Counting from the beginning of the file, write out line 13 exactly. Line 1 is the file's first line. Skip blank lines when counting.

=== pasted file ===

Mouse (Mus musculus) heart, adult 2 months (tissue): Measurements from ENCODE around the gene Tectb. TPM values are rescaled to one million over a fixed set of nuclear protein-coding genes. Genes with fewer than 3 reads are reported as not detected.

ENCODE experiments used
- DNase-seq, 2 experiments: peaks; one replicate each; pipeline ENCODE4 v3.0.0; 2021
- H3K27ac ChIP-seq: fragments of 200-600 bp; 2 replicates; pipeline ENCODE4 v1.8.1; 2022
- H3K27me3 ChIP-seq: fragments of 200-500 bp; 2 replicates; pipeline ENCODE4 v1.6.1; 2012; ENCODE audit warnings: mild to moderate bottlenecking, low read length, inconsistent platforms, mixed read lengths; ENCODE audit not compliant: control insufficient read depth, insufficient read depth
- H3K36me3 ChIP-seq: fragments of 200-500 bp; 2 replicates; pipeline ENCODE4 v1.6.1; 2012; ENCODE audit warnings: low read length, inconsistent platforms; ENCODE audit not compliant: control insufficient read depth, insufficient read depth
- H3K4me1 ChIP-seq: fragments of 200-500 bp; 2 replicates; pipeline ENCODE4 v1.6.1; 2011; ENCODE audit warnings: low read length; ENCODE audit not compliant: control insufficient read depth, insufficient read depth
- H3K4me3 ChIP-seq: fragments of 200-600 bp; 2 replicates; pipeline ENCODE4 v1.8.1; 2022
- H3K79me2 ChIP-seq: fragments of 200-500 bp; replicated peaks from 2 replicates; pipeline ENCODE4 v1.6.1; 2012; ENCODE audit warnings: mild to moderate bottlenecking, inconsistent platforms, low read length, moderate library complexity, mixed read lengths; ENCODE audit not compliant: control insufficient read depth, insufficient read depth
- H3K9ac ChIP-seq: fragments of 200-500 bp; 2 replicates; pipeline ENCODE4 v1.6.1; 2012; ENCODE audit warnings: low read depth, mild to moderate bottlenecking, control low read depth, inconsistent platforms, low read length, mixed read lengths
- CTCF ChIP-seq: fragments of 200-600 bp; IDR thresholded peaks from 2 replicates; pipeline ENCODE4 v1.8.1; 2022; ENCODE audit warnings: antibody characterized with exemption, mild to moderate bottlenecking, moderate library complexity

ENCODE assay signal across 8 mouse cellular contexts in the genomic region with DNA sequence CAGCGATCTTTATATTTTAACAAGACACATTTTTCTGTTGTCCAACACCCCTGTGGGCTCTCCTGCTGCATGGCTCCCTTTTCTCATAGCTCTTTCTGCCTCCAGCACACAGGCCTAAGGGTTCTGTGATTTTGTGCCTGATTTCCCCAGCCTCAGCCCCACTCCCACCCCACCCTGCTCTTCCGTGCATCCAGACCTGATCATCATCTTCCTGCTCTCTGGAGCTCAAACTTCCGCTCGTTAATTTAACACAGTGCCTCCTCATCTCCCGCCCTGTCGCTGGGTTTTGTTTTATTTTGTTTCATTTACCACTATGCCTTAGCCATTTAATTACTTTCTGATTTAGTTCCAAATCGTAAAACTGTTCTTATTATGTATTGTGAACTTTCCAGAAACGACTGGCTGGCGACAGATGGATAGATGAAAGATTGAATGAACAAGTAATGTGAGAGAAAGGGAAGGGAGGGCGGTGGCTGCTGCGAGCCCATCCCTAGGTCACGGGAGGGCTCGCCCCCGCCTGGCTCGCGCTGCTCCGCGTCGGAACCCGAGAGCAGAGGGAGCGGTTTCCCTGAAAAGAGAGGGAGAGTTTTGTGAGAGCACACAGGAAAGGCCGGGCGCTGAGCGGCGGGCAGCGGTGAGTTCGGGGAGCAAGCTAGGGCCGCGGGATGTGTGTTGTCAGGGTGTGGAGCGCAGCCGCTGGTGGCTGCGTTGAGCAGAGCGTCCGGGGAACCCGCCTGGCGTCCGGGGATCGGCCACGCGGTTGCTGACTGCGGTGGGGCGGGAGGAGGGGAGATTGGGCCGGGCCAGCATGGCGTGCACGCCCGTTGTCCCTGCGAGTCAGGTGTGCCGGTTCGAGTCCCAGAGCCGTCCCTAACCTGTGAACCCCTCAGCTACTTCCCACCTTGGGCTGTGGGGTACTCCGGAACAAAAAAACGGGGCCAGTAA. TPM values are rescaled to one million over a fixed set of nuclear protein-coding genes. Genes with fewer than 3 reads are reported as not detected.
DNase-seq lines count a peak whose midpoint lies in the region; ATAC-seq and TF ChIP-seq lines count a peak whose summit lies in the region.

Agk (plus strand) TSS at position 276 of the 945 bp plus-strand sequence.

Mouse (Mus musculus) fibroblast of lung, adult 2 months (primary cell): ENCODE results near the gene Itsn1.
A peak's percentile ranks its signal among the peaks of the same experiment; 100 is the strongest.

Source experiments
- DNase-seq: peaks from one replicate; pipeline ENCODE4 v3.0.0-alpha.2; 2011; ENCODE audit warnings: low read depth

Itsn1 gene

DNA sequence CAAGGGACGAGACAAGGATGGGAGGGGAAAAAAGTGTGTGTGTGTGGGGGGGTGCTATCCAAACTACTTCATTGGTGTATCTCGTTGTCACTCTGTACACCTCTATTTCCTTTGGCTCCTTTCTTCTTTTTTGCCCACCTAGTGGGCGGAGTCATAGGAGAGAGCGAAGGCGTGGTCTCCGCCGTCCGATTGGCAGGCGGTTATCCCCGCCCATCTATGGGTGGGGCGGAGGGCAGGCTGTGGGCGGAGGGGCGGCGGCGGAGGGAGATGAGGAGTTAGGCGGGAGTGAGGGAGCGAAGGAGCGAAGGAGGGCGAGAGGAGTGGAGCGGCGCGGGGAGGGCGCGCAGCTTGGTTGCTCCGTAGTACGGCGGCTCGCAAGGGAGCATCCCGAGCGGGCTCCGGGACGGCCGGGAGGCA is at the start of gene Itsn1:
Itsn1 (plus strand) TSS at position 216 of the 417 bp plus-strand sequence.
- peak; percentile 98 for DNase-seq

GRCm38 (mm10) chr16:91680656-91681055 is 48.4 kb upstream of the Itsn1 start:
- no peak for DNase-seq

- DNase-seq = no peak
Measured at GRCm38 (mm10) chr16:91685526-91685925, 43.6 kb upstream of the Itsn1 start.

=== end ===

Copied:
DNase-seq lines count a peak whose midpoint lies in the region; ATAC-seq and TF ChIP-seq lines count a peak whose summit lies in the region.